Trinity Catholic Middle School: Open House on Monday, October 17, 2016 from 9:00 A.M. to 11:30 A.M. in our building at 948 Newfield Avenue, Stamford. This is a wonderful opportunity to meet the Administration and Teachers, tour the facility, learn about the curriculum and have all of your questions answered. Parents and students interested in a challenging academic program in a faith based school are encouraged to attend.

Men’s Working Retreat, Stamford, CT – Oct 14 thru 16, 2016: All Catholic men are invited for the annual fall weekend retreat at Villa Maria Guadalupe, in Stamford. This retreat includes conferences on discipleship of Jesus Christ, the Holy Sacrifice of the Mass and heavy labor in the woods. Go to – “upcoming events / retreats” and to register contact Bill Nagle:, or 203-570-2593.

Religious Education: Classes have begun. Religious Education. . . Classes have begun. For those not yet registered, you may register at class on Sunday at 8:30am, or call the rectory, and speak with Cindy, 203-324-1553 x21. There is No Class this Sunday, October 9th because of the Columbus Day Holiday. Classes are normally on Sundays at 8:30am sharp. Please be on time.

Natural Family Planning & Fertility Care: Are you looking for information to help you understand and appreciate your fertility? The Creighton Model System is based on a couple’s knowledge and understanding of their naturally occurring phases of fertility and infertility. This system deals with the complete dimension of procreative ability. It can be used in conjunction with NaProTechnology to assist with infertility and sub-fertility issues in a natural way, while still embracing the union of husband, wife and God. Teachers of the Creighton Model System are trained allied health professionals and specifically trained physicians. If you would like to schedule a free introductory session: Angela Marchetti:

Mass Intentions
+ Denotes Deceased
Saturday, October 8, 2016
4:00 +Joseph Peter Young req. Family
Sunday, October 9, 2016
7:30 +Nancy Massimo req. Danny Rainho
10:00 +Margaret DiDonato req. Doris Karp
12:00 +Bill Morris Birthday Remembrance req. Marion, your children, grandchildren and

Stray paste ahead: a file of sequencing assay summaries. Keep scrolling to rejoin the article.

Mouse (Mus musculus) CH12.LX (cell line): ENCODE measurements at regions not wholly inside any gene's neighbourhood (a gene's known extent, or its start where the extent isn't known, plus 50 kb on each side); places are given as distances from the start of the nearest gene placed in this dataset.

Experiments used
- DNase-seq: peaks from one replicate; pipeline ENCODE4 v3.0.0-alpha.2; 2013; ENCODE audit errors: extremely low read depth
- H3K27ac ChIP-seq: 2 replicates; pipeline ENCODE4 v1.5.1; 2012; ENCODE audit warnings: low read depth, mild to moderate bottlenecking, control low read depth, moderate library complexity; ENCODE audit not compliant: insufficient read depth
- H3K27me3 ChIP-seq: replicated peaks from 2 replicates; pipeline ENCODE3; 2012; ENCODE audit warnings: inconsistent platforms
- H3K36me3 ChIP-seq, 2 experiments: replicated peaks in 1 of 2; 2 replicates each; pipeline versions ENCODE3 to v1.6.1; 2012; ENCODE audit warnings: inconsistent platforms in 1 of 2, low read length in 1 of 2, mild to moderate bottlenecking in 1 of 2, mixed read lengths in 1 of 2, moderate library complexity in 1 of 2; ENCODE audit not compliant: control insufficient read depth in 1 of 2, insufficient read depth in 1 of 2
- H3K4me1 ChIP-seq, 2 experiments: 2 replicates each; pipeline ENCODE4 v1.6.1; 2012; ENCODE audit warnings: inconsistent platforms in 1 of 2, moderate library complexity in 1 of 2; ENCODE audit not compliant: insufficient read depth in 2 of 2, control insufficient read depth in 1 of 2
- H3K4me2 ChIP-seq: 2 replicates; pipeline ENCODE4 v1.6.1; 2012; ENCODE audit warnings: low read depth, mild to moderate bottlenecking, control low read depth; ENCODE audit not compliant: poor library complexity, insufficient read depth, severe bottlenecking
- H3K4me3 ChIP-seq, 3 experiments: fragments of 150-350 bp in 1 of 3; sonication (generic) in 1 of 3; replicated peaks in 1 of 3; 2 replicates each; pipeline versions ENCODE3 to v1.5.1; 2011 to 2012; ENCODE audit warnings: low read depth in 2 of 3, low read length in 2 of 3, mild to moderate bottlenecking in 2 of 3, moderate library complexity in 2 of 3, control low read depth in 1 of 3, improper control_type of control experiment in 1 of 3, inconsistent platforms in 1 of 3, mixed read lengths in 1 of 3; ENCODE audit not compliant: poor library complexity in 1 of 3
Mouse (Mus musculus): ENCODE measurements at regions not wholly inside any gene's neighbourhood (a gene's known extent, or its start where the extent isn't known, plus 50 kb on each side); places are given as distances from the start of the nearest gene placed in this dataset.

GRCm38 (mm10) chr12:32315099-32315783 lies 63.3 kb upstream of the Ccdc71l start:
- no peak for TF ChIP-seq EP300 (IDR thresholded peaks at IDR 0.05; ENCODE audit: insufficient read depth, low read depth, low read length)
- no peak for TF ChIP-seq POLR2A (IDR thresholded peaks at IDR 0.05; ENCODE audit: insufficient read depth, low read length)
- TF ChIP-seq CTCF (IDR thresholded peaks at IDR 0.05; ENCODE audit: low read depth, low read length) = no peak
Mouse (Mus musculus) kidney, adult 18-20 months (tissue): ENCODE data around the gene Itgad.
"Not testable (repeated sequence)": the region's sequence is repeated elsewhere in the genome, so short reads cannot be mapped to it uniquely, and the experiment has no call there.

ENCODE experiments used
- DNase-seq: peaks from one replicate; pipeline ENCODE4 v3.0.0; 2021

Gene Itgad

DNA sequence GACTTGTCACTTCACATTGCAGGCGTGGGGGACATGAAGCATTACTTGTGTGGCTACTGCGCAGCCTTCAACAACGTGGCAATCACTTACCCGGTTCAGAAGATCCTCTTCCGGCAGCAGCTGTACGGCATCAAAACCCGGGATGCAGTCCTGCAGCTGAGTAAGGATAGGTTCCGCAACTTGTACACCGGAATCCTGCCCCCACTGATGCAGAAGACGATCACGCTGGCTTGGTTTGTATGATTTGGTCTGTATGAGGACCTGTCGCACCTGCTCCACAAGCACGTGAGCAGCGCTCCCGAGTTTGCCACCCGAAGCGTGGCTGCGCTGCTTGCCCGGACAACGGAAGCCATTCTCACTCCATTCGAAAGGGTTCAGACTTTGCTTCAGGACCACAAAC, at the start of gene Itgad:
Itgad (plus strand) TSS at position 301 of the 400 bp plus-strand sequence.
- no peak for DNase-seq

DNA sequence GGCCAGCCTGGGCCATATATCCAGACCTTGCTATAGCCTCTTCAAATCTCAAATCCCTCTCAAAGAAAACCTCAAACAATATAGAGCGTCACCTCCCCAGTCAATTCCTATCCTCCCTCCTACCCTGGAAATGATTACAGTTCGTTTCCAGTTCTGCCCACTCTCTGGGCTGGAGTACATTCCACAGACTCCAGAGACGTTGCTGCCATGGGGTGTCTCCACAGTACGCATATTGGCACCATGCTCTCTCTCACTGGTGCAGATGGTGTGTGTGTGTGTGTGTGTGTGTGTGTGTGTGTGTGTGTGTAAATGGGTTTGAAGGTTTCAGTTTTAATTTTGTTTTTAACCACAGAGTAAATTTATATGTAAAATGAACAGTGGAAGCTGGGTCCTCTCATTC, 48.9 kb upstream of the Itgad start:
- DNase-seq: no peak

great grandchildren
5:00 Needs of parishioners, especially the sick
Monday, October 10, 2016
8:00 +Donovan Hamilton req. Maria Swaby-Rowe
12:10 +Valencia and John Lancaster req. Sue Kremheller
Tuesday, October 11, 2016
8:00 Alexandra and Gertha Laurent
12:10 People of the Parish
Wednesday, October 12, 2016
8:00 +Doris McMahon req. Tom Timon
12:10 +Jean Whittingham req. Blanca Reyes
Thursday, October 13, 2016
8:00 Deceased members of the McCann Family
12:10 +Jeanne S. Loughlin req. Peter D. Loughlin
Friday, October 14, 2016
8:00 Souls in Purgatory req. Lucy Espinoza
12:10 +Charles and Matthew Austin req. parents
Saturday, October 15, 2016
8:00 +Hope and Joseph McAleer req. McAleer Family
12:10 Thanksgiving Mass for all the Blessings req. Lilian and Alvina Ramos

Baptisms: Are celebrated every day of the week, according to the schedule of the parish priests and the families. Baptisms at St. John’s are one-family only ceremonies: never groups. For more information, please call Cindy, (203-324-1553, ext 21).

Weddings: Couples must contact and begin meeting with one of the parish priests for at least 6 months before a hoped for wedding date at Saint John’s. Please call the parish secretary, Cindy, or one of the priests for an initial discussion.

Holy Name Society: For men of the parish, meets Fridays in the Rectory, 7-7:50 a.m. for coffee, Eucharistic Adoration & Benediction. All men are welcome. We finish in time for the 8a.m. Mass.